#pragma classflags(‘forceupdate’)
    #pragma namespace(‘\\\\.\\Root\\CIMV2’)
    [Locale(1033):Tolnstance]
    Instance of_Namespace
    {
    Name =’SMWG’;
    };
    #pragma namespace (‘\\\\.\\Root\\CIMV2\\SMWG’)
    instance of_Win32Provider as $P
    {
    Name = ‘vendor_provider’;
    Clsld = ‘{347B30C2-22!9-4029-A130-BOE755F15A1F }’;
    {;
    Instance of_InstanceProviderRegistration
    {
    Provider =$P;
    SupportsGet = ‘TRUE’;
    SupportsPut = ‘TRUE’;
    SupportsDelete = ‘FALSE’;
    Supports Enumeration = ‘TRUE’;
    };
    Instance of_MethodProviderRegistration
    {
    Provider=$P;
    };

    For the Linux Open WBEM MOF compiler, the MOF header settings are:
      • #pragma namespace(‘root/cimv2’)
      • #pragma namespace(‘root/cimv2/smwg’);
        the qualifiers are swapped from “[Abstract, Association,” to “[Association, Abstract”; the “Dynamic” qualifier is removed; and the qualifier “Provider (“vendor_provider”)”is changed to “provider(“c++:vendor_provider”)”. At step 60, the MOF file is saved with the special settings made for the desired operating system CIMOM and the process continues to step 62 to determine if other MOF file parameters exist. If so, the process returns to step 58 to insert specific settings for other desired operating systems. Once a MOF file is created for each operating system CIMOM, the process ends at step 64.
  • [0021]
    Although the present invention has been described in detail, it should be understood that various changes, substitutions and alterations can be made hereto without departing from the spirit and scope of the invention as defined by the appended claims.
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Referenced by
Citing PatentFiling datePublication dateApplicantTitle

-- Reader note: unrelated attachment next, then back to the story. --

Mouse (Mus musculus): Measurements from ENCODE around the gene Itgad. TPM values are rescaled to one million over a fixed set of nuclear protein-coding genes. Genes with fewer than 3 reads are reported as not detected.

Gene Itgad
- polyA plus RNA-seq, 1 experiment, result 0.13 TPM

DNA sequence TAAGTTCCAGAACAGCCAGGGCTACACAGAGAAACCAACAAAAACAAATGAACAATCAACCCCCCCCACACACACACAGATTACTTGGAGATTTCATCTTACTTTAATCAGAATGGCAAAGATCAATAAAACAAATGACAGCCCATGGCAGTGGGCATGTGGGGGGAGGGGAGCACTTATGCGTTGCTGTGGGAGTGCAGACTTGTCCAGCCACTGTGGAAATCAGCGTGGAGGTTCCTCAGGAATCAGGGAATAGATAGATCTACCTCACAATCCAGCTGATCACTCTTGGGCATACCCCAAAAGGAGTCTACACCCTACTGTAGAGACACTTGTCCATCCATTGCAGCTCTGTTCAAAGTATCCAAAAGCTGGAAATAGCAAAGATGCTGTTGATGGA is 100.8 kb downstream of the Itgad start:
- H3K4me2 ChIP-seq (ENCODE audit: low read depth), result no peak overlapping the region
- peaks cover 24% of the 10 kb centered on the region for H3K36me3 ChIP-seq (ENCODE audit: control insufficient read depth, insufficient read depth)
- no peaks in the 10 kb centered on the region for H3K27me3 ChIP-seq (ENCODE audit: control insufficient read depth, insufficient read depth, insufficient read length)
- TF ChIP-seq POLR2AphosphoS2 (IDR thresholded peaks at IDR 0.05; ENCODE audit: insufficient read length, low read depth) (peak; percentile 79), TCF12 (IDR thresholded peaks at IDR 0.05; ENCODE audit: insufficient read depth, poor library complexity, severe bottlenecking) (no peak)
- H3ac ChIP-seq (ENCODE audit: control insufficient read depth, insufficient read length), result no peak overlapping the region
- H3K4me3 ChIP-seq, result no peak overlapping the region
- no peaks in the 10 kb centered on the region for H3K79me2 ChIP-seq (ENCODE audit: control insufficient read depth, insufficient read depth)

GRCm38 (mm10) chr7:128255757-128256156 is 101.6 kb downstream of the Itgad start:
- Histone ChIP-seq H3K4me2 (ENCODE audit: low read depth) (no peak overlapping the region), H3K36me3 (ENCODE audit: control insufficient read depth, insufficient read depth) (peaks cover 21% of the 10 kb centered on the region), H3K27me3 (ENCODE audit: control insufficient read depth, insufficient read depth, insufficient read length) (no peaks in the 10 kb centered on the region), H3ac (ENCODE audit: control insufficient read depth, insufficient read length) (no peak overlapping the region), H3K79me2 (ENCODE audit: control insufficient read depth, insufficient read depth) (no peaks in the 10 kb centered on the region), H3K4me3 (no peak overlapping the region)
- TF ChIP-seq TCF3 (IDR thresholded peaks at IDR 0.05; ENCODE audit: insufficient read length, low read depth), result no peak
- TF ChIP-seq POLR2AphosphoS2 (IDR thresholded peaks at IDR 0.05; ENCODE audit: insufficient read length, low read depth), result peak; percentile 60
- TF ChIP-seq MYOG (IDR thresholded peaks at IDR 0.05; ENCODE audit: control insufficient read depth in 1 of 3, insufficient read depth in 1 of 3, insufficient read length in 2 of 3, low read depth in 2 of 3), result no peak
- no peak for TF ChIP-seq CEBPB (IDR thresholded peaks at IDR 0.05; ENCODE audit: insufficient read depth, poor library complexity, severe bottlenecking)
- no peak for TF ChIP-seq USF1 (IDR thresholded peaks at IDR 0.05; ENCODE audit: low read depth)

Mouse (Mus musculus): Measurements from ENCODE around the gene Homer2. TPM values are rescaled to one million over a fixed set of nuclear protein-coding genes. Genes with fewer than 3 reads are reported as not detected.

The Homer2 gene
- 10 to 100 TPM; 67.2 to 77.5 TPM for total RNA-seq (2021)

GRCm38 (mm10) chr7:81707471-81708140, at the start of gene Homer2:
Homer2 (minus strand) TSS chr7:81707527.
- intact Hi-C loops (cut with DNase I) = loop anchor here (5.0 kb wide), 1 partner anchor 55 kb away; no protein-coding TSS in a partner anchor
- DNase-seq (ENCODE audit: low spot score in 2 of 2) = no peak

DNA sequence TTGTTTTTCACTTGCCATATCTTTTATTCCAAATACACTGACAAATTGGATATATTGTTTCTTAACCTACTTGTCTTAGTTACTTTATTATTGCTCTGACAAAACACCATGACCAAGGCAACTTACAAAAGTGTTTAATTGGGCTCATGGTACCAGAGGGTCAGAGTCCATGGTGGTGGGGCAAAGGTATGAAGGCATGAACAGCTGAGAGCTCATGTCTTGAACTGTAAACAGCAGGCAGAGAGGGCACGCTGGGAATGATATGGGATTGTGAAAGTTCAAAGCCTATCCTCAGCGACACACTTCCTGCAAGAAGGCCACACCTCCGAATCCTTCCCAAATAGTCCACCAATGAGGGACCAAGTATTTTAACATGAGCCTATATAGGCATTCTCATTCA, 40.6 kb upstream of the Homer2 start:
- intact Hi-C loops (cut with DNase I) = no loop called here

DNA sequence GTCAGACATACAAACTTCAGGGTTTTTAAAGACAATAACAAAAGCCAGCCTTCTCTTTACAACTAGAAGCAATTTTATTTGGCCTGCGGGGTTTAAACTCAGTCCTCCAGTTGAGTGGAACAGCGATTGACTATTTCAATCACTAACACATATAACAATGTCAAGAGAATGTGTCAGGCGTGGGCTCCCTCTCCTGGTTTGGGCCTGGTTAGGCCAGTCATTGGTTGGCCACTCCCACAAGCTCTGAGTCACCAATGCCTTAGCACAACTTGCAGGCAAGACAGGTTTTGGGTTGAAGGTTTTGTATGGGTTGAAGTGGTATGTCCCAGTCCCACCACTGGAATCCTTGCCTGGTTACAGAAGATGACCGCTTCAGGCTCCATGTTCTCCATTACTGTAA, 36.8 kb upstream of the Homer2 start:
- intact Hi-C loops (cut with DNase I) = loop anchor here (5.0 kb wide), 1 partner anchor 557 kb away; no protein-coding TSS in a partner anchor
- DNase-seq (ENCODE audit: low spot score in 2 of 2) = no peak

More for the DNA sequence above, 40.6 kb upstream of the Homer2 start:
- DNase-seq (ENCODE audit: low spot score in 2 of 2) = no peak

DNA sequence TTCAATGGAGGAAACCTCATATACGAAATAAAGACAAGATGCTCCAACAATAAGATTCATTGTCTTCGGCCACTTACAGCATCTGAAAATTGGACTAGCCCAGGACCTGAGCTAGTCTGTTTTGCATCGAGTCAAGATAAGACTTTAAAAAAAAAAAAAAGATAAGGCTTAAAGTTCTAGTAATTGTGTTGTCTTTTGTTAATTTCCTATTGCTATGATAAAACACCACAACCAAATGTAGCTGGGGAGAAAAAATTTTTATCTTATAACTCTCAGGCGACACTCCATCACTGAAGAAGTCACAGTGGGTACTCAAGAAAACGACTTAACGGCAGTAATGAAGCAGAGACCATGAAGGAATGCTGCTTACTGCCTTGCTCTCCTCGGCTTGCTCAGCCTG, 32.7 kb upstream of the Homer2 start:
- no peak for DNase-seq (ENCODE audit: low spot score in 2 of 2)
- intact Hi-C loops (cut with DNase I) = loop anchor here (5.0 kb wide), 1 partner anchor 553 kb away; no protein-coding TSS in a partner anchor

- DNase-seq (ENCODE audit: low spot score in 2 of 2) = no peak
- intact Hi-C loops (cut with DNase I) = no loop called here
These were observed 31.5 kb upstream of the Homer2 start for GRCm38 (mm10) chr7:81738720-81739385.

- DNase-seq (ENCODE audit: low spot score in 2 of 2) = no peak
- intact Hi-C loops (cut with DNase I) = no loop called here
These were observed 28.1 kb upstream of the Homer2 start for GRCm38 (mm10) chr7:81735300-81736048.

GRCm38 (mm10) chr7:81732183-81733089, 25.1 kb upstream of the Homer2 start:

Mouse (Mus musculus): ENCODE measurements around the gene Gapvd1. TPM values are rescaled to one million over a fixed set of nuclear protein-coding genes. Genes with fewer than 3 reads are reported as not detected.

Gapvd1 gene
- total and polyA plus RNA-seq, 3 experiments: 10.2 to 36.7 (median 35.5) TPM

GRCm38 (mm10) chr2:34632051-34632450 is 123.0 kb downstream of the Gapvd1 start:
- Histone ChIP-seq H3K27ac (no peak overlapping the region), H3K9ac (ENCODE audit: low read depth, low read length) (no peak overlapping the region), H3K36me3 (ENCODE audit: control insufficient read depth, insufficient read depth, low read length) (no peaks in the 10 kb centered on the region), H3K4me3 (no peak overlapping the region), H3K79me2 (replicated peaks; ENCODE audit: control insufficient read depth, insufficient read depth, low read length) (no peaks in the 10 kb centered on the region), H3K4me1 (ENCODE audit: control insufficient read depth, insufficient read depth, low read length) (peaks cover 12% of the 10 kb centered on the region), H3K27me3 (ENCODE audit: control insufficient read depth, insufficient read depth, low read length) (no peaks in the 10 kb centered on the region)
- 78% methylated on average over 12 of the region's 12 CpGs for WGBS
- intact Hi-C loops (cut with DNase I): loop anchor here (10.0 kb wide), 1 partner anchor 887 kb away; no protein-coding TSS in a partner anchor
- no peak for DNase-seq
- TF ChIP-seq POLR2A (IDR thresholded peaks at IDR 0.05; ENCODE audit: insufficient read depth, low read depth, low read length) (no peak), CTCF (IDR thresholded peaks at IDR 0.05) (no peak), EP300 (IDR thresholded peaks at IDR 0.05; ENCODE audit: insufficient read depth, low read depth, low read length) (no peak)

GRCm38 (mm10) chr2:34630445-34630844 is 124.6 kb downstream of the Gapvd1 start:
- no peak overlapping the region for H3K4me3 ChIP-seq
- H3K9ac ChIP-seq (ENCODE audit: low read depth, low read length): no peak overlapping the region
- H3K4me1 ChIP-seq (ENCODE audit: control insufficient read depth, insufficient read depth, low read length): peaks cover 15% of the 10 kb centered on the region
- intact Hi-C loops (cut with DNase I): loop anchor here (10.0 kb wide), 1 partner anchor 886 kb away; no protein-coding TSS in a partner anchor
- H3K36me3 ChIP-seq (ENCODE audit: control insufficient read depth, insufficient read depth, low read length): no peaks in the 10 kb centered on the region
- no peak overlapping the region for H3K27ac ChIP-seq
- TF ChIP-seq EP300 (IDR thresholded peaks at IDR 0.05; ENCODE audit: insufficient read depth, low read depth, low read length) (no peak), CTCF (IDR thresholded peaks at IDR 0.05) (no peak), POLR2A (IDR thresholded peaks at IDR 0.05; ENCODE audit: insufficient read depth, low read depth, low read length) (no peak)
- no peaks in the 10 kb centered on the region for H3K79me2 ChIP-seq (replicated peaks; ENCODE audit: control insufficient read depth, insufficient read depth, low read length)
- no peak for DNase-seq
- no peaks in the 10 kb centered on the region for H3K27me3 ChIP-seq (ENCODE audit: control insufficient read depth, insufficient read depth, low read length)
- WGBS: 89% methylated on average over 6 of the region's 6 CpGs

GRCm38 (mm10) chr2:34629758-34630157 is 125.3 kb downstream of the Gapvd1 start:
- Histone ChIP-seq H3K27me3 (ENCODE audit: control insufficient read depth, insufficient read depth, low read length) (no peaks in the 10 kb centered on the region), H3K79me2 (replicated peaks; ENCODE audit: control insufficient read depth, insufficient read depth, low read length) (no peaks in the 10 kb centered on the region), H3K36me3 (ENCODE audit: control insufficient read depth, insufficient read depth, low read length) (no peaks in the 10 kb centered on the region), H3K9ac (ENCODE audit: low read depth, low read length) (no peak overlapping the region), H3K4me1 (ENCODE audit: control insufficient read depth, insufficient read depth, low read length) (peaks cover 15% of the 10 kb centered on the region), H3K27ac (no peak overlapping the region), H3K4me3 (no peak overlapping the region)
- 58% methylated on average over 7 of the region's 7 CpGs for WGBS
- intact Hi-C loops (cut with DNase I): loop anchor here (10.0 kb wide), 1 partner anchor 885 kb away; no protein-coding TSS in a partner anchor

US8019791 *Nov 22, 2006Sep 13, 2011Oracle International CorporationMethod and system for transforming metadata modeled in the common information model into grid control target metadata
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US9218402Mar 10, 2008Dec 22, 2015International Business Machines CorporationMethod for converting MOF files for compatibility with incompatible CIM implementations
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Classifications
U.S. Classification1/1, 707/999.205
International ClassificationG06F17/30
Cooperative ClassificationG06F8/30, G06F8/10, Y10S707/99956
European ClassificationG06F8/30, G06F8/10
Legal Events
DateCodeEventDescription
Nov 18, 2005ASAssignment
Owner name: DELL PRODUCTS L.P., TEXAS
Free format text: ASSIGNMENT OF ASSIGNORS INTEREST;ASSIGNORS:RAKOFF, NATHAN;DASARI, RADHAKRISHNA REDDY;MARTINEZ, LINDA;AND OTHERS;REEL/FRAME:017264/0405
Effective date: 20051117
Dec 10, 2012FPAYFee payment
Year of fee payment: 4
Jan 2, 2014ASAssignment
Owner name: BANK OF NEW YORK MELLON TRUST COMPANY, N.A., AS FI
Free format text: PATENT SECURITY AGREEMENT (NOTES);ASSIGNORS:APPASSURE SOFTWARE, INC.;ASAP SOFTWARE EXPRESS, INC.;BOOMI, INC.;AND OTHERS;REEL/FRAME:031897/0348
Effective date: 20131029
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Free format text: PATENT SECURITY AGREEMENT (TERM LOAN);ASSIGNORS:DELL INC.;APPASSURE SOFTWARE, INC.;ASAP SOFTWARE EXPRESS, INC.;AND OTHERS;REEL/FRAME:031899/0261
Effective date: 20131029